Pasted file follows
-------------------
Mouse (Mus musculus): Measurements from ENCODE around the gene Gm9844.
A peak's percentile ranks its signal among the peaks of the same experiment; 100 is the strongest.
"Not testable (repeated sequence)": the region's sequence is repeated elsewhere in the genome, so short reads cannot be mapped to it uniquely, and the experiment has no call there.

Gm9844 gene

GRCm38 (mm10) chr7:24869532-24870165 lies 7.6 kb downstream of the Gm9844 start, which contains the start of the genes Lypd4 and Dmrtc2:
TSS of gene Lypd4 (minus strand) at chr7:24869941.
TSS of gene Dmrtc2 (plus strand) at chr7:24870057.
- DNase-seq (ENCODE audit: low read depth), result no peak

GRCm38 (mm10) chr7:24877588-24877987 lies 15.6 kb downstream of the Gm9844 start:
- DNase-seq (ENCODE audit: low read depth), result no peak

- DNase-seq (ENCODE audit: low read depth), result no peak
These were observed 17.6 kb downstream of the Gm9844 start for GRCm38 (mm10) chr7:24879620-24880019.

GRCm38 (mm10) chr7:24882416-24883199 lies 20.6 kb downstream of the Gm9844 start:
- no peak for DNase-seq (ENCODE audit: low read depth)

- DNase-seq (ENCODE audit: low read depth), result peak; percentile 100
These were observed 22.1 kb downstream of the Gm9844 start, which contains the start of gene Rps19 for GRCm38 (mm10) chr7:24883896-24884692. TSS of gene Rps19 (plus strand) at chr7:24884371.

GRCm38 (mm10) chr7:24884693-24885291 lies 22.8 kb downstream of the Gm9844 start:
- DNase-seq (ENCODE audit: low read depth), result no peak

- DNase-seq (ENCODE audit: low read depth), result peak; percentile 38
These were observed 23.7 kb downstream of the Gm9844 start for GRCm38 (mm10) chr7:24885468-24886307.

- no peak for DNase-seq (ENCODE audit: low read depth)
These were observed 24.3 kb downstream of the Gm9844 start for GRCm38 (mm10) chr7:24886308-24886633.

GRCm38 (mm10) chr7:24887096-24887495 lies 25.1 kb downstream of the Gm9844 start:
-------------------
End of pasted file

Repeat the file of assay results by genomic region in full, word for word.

Mouse (Mus musculus): Measurements from ENCODE around the gene Gm9844.
A peak's percentile ranks its signal among the peaks of the same experiment; 100 is the strongest.
"Not testable (repeated sequence)": the region's sequence is repeated elsewhere in the genome, so short reads cannot be mapped to it uniquely, and the experiment has no call there.

Gm9844 gene

GRCm38 (mm10) chr7:24869532-24870165 lies 7.6 kb downstream of the Gm9844 start, which contains the start of the genes Lypd4 and Dmrtc2:
TSS of gene Lypd4 (minus strand) at chr7:24869941.
TSS of gene Dmrtc2 (plus strand) at chr7:24870057.
- DNase-seq (ENCODE audit: low read depth), result no peak

GRCm38 (mm10) chr7:24877588-24877987 lies 15.6 kb downstream of the Gm9844 start:
- DNase-seq (ENCODE audit: low read depth), result no peak

- DNase-seq (ENCODE audit: low read depth), result no peak
These were observed 17.6 kb downstream of the Gm9844 start for GRCm38 (mm10) chr7:24879620-24880019.

GRCm38 (mm10) chr7:24882416-24883199 lies 20.6 kb downstream of the Gm9844 start:
- no peak for DNase-seq (ENCODE audit: low read depth)

- DNase-seq (ENCODE audit: low read depth), result peak; percentile 100
These were observed 22.1 kb downstream of the Gm9844 start, which contains the start of gene Rps19 for GRCm38 (mm10) chr7:24883896-24884692. TSS of gene Rps19 (plus strand) at chr7:24884371.

GRCm38 (mm10) chr7:24884693-24885291 lies 22.8 kb downstream of the Gm9844 start:
- DNase-seq (ENCODE audit: low read depth), result no peak

- DNase-seq (ENCODE audit: low read depth), result peak; percentile 38
These were observed 23.7 kb downstream of the Gm9844 start for GRCm38 (mm10) chr7:24885468-24886307.

- no peak for DNase-seq (ENCODE audit: low read depth)
These were observed 24.3 kb downstream of the Gm9844 start for GRCm38 (mm10) chr7:24886308-24886633.

GRCm38 (mm10) chr7:24887096-24887495 lies 25.1 kb downstream of the Gm9844 start: